Grandma's Tales

May 27, 2007

Grammar 2 – Up, up and away! 2 “Cope with bad usage”!

Filed under: Language — Geeta Padmanabhan @ 9:36 pm

Friend Rajesh has this suggestion:
I just heard a lady on TV make a mess of the usage of the expressions, ‘cope’, ‘cope with’, ‘cope up’ . Another occasion, I heard another lady use the term ‘cope on’ (possibly only time in life I heard this expression). She was on some family show and used the term to describe how she manages her hyperactive kid! High time a post is made on the usage and the sense of the expressions.
Thanks, Rajesh.
In “Up, up and away” post 1, I did mention how the word “cope” is used, or ought to be used. It is certainly worth talking about again. English television channel reporters now have the distinction of being the single “vocal” group of language mutilators. A lot of them, I’m sure, are hired on the basis of their ability to “rattle off” English, never mind the inaccuracy of expression. “They are fluent, but not always accurate.” I really can’t find fault with the people they interview, they are not chosen for their language efficiency. But when the anchors go off track in usage, you crack up. My husband screams, “Go slow, girl/man! Breathe, take time to think before you disgorge the words. You’ll get it right!” Alas, his words are never heard.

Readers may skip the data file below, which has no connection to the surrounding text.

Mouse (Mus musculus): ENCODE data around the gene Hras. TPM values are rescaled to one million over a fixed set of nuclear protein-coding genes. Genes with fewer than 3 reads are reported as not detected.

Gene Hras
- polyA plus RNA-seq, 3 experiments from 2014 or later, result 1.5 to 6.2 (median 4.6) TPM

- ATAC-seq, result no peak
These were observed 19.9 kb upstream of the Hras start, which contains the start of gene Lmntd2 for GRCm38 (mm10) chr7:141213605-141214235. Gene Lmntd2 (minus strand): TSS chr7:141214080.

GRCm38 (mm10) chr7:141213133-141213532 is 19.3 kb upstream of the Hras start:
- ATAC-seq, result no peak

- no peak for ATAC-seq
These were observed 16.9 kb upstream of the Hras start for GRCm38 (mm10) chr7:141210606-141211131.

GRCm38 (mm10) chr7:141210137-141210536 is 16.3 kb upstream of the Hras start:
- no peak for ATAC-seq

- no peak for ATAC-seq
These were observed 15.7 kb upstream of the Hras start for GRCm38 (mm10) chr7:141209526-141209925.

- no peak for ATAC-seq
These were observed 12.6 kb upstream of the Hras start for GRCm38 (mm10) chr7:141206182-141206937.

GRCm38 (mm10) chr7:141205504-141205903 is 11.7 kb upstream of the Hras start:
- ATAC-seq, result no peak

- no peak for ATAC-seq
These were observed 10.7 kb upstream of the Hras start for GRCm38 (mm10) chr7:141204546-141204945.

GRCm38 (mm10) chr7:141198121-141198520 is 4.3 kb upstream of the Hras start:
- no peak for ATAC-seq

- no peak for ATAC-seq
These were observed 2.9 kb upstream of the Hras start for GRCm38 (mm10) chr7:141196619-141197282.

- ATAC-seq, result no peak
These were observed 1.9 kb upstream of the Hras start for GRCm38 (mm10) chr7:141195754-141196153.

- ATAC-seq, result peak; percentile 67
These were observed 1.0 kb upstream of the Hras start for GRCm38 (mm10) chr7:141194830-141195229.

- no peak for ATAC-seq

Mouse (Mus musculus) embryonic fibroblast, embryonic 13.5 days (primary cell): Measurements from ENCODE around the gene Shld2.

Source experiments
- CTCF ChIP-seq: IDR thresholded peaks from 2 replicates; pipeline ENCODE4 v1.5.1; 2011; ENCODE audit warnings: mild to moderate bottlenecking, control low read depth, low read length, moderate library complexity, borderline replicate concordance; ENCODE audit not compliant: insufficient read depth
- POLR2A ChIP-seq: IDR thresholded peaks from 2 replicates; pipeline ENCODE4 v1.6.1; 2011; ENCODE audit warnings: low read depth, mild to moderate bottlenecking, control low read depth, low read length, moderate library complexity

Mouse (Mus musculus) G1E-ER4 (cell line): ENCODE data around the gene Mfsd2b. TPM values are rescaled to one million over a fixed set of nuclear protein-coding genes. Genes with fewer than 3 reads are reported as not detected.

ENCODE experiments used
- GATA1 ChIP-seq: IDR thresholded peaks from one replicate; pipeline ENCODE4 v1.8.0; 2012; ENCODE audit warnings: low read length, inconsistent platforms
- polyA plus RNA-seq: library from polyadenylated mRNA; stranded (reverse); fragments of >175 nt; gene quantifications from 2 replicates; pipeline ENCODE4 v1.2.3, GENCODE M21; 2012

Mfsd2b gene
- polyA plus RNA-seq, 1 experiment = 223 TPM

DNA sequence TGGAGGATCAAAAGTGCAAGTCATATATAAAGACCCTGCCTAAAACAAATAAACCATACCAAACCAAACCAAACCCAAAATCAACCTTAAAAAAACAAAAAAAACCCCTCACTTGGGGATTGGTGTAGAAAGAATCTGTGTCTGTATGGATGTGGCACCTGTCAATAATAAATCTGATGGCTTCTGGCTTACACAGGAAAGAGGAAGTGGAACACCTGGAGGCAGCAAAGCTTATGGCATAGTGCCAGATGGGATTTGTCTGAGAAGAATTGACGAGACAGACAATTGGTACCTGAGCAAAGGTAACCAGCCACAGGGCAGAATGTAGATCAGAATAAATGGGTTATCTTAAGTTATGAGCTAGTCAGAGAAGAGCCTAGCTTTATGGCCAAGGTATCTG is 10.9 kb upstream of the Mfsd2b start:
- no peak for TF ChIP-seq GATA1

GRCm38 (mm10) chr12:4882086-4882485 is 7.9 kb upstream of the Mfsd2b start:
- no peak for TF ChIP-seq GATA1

We want “deathless prose” not “breathless talk”.
We just have to cope with bad English if we want news as it “breaks”.
So, that’s it. The word “cope” when it is used as a verb meaning
[1] to struggle, to deal with some success on fairly even terms
[2] to face and deal with problems or responsibilities or difficulties successfully, quite adequately, calmly
is not followed by the word “up”. In fact, “cope” is not followed by “up” at all. It does not need this word to prop it up. “Cope” means “to deal”, “to struggle”. So you say “cope with”, not “cope up”. “Cope up” is wrong. Here are a few examples to show how this verb is used.
[1] People in most Indian cities have to cope with water shortage during the summer months.
[2] After the divorce, she had to cope with a full-time job and the raising of her two kids.
[3] “I find it very difficult to cope with this hyper-active kid!” (what Rajesh wanted to hear from the TV interviewee, I guess.)
Conversationally you could say, “This is one problem I find difficult to cope.” But “cope” is generally followed by “with” not “up” and not “on“.  You “cope with” difficulties, problems and responsibilties, not “cope up” with them.
You cannot say “cope up” even if you are the best-dressed person on screen or in the room. You cannot say “cope up” even if you say it in the best accent possible, wear the best smile, draw the largest salary among those present. “Cope up” is wrong. Period.
Cope on” is simply ridiculous.


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